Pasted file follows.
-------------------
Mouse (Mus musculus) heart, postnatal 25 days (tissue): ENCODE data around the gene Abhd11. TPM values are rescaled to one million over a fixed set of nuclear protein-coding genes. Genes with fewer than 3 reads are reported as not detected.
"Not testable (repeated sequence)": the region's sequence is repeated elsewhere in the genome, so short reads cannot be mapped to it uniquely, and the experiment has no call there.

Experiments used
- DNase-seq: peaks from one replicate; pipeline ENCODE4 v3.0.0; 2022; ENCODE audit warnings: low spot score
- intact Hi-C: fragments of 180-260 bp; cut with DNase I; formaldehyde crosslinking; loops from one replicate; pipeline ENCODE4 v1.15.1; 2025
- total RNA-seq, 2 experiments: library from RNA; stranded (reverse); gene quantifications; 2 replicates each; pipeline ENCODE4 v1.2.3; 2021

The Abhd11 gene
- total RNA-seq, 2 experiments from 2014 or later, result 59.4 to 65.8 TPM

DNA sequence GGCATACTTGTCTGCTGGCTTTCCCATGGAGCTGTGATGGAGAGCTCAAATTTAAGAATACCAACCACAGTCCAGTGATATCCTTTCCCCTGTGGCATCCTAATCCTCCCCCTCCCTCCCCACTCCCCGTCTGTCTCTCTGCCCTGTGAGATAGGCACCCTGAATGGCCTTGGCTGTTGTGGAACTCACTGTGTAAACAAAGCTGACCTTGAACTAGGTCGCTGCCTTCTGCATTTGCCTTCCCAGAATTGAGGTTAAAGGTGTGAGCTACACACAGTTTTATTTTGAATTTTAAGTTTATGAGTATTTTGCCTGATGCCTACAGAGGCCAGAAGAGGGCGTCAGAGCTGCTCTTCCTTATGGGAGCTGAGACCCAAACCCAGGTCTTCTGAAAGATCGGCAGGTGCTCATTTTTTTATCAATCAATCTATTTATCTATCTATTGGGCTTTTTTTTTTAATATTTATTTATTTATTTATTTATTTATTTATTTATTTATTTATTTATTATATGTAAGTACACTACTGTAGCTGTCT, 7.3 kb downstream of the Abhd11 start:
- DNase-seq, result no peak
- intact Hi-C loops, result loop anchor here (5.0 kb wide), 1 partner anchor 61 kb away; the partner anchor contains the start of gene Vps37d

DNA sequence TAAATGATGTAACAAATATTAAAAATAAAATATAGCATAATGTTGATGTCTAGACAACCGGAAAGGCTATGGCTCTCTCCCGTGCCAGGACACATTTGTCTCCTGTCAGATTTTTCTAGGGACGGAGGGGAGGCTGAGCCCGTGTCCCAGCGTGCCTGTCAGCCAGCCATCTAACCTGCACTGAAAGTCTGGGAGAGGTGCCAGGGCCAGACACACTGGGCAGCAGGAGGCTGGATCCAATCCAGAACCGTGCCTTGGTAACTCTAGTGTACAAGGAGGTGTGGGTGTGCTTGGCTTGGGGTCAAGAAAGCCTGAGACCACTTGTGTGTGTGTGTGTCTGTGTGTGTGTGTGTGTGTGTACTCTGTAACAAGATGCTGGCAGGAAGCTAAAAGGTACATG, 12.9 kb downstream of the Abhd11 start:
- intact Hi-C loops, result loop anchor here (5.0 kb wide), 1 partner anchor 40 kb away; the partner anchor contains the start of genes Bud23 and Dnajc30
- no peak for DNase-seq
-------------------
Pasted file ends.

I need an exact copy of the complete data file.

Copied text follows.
Mouse (Mus musculus) heart, postnatal 25 days (tissue): ENCODE data around the gene Abhd11. TPM values are rescaled to one million over a fixed set of nuclear protein-coding genes. Genes with fewer than 3 reads are reported as not detected.
"Not testable (repeated sequence)": the region's sequence is repeated elsewhere in the genome, so short reads cannot be mapped to it uniquely, and the experiment has no call there.

Experiments used
- DNase-seq: peaks from one replicate; pipeline ENCODE4 v3.0.0; 2022; ENCODE audit warnings: low spot score
- intact Hi-C: fragments of 180-260 bp; cut with DNase I; formaldehyde crosslinking; loops from one replicate; pipeline ENCODE4 v1.15.1; 2025
- total RNA-seq, 2 experiments: library from RNA; stranded (reverse); gene quantifications; 2 replicates each; pipeline ENCODE4 v1.2.3; 2021

The Abhd11 gene
- total RNA-seq, 2 experiments from 2014 or later, result 59.4 to 65.8 TPM

DNA sequence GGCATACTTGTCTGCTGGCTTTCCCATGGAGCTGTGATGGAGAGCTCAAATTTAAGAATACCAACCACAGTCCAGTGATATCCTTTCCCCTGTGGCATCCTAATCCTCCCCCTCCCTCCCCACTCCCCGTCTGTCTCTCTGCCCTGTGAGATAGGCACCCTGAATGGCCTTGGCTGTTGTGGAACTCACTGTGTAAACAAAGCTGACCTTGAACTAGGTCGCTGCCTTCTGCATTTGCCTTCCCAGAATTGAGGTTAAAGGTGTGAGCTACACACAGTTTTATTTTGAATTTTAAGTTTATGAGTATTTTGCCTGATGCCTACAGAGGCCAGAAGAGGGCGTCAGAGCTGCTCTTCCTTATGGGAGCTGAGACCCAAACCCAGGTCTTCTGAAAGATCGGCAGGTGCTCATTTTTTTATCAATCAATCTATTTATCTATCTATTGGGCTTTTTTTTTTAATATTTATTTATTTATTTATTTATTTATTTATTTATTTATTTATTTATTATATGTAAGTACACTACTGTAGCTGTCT, 7.3 kb downstream of the Abhd11 start:
- DNase-seq, result no peak
- intact Hi-C loops, result loop anchor here (5.0 kb wide), 1 partner anchor 61 kb away; the partner anchor contains the start of gene Vps37d

DNA sequence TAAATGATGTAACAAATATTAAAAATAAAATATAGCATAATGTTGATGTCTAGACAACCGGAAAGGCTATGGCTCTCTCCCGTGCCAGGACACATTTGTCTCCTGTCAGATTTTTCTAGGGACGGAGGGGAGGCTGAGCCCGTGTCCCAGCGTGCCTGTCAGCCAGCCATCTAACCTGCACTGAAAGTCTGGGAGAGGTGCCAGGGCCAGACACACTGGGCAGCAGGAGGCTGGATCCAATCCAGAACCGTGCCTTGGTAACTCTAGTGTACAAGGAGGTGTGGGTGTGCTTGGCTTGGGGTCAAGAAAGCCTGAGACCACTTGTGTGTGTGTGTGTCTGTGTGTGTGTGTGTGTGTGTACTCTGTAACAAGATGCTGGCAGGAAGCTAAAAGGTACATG, 12.9 kb downstream of the Abhd11 start:
- intact Hi-C loops, result loop anchor here (5.0 kb wide), 1 partner anchor 40 kb away; the partner anchor contains the start of genes Bud23 and Dnajc30
- no peak for DNase-seq